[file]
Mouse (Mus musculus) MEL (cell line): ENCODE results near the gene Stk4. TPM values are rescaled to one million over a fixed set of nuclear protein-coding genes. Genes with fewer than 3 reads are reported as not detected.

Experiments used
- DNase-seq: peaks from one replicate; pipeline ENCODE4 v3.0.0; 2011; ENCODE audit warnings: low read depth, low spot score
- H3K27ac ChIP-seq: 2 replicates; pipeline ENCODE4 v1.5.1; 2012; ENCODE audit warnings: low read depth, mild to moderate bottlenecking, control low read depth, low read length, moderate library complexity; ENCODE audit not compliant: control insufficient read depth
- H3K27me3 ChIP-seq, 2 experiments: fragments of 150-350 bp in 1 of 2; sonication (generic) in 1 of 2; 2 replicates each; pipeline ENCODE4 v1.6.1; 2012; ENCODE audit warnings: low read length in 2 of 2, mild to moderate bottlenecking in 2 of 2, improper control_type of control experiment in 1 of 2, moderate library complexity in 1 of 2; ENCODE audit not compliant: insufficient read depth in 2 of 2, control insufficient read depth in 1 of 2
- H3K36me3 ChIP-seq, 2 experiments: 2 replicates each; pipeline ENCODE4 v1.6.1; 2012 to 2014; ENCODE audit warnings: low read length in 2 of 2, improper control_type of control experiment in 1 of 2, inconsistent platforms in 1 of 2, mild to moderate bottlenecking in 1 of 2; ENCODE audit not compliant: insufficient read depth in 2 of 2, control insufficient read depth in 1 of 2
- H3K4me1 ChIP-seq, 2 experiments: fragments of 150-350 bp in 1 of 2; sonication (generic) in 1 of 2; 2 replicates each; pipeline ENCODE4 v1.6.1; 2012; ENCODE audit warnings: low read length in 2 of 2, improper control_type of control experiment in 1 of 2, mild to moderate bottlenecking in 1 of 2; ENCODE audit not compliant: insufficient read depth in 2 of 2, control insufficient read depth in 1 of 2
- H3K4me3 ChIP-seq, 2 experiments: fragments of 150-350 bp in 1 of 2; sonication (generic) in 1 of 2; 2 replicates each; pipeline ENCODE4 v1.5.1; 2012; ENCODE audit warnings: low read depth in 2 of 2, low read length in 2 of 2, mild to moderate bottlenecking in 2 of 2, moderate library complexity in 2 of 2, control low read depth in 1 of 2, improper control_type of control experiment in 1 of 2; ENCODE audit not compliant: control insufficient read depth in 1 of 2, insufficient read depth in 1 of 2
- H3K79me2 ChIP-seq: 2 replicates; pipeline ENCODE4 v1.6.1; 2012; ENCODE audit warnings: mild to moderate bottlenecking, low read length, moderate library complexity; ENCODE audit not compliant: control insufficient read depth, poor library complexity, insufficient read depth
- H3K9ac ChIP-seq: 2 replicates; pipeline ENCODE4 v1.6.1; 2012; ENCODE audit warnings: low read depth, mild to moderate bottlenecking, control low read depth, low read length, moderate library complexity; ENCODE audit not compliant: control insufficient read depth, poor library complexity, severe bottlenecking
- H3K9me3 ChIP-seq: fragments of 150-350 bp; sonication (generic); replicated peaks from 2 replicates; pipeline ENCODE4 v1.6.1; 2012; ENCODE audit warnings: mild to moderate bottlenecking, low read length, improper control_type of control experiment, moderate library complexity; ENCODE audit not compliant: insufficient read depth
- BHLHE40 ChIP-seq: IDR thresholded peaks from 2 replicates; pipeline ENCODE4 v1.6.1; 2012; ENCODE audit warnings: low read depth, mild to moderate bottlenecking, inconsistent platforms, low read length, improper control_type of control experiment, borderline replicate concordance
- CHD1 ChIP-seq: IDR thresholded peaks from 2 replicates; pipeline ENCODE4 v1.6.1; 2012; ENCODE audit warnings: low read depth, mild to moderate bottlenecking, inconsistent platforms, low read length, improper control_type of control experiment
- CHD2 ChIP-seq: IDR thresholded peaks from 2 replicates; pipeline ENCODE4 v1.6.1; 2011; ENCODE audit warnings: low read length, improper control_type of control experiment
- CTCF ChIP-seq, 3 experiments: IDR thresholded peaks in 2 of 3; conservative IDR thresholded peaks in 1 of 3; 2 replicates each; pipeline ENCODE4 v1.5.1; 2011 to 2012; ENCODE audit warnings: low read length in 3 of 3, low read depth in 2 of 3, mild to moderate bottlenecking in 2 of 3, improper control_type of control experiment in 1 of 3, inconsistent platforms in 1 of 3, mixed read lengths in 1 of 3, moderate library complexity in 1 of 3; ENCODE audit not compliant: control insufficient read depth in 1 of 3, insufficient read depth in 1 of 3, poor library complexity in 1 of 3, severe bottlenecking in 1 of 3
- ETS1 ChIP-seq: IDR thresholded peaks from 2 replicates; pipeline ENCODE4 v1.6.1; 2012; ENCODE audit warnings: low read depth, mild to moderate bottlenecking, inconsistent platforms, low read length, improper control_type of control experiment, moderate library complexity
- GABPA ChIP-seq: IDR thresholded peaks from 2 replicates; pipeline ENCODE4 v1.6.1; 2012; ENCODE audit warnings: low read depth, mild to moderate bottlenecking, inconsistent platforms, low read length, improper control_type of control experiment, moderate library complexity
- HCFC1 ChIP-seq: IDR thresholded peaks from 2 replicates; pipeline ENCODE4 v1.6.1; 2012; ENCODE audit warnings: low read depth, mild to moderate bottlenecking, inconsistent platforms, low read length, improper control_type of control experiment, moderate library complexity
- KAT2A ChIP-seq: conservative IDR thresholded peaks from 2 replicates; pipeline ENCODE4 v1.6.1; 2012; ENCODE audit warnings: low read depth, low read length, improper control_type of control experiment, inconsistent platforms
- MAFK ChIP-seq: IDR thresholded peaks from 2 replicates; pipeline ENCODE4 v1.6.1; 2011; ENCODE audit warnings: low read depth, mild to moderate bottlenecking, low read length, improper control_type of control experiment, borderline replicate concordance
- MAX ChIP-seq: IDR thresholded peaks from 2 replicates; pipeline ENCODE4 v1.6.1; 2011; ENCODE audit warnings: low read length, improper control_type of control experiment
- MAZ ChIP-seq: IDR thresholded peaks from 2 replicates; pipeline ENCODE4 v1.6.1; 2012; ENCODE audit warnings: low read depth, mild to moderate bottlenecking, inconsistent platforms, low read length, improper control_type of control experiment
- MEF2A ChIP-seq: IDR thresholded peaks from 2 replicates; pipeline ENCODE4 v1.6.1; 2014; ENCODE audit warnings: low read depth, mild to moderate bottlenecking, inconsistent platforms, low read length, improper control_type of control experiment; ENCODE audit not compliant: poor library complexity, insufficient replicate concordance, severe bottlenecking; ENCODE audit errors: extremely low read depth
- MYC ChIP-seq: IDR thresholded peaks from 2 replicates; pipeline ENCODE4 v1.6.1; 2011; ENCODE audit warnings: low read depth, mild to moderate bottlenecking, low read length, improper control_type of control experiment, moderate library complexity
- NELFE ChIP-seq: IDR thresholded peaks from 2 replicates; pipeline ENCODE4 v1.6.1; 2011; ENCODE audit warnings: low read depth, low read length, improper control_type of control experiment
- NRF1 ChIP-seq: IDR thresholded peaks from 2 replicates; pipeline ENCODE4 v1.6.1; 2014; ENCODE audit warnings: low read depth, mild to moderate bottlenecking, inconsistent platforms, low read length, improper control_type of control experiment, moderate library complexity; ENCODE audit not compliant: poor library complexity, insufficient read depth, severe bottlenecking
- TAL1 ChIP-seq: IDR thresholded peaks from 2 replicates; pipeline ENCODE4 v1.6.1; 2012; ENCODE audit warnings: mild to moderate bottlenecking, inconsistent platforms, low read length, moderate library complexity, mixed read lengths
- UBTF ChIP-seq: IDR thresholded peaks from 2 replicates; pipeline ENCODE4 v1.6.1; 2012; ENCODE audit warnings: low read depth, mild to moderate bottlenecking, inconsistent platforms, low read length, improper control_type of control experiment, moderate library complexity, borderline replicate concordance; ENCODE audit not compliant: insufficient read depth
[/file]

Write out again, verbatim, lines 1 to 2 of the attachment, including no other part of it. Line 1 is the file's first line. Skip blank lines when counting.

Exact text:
Mouse (Mus musculus) MEL (cell line): ENCODE results near the gene Stk4. TPM values are rescaled to one million over a fixed set of nuclear protein-coding genes. Genes with fewer than 3 reads are reported as not detected.

Experiments used